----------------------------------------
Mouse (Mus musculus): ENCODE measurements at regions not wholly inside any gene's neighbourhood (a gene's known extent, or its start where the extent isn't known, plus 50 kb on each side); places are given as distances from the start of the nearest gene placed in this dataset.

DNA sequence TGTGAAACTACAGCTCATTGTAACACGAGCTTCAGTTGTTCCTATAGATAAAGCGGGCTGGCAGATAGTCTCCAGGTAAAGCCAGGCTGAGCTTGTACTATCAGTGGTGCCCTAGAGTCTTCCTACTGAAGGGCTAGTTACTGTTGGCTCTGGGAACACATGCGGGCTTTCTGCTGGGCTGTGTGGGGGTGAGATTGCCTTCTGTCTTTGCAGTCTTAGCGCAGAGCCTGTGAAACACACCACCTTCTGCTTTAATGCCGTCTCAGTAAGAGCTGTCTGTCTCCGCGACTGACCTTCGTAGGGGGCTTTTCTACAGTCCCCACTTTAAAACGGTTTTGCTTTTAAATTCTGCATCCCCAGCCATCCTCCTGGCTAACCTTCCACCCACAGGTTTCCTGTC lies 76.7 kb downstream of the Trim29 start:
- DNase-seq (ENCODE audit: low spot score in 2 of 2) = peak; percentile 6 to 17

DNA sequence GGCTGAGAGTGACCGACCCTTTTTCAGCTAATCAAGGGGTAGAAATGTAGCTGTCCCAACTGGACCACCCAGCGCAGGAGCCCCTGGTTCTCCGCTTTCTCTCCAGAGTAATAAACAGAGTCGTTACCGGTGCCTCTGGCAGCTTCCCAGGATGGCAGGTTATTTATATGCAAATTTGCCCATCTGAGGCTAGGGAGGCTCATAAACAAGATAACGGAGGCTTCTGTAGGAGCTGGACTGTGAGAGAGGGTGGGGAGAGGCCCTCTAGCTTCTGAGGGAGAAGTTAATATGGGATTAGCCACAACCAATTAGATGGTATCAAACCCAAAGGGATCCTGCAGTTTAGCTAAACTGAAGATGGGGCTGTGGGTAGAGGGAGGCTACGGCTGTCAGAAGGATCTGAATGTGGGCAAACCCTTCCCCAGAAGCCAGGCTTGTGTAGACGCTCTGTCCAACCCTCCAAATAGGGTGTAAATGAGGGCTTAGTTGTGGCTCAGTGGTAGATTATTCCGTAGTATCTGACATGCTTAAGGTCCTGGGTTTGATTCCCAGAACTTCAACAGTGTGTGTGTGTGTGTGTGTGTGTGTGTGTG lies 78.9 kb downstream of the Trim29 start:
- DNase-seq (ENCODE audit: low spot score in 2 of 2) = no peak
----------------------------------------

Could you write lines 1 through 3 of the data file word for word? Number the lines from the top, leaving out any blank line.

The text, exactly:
Mouse (Mus musculus): ENCODE measurements at regions not wholly inside any gene's neighbourhood (a gene's known extent, or its start where the extent isn't known, plus 50 kb on each side); places are given as distances from the start of the nearest gene placed in this dataset.

DNA sequence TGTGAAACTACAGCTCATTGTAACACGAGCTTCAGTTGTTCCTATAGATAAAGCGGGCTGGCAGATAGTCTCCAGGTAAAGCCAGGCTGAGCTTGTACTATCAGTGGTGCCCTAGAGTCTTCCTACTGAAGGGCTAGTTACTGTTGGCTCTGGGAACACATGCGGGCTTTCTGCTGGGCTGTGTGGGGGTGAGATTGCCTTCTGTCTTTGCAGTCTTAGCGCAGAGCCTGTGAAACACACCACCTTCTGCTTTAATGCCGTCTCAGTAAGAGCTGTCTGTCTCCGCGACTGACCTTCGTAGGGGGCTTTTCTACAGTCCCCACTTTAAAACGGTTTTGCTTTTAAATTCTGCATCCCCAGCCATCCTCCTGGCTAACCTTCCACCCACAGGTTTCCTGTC lies 76.7 kb downstream of the Trim29 start:
- DNase-seq (ENCODE audit: low spot score in 2 of 2) = peak; percentile 6 to 17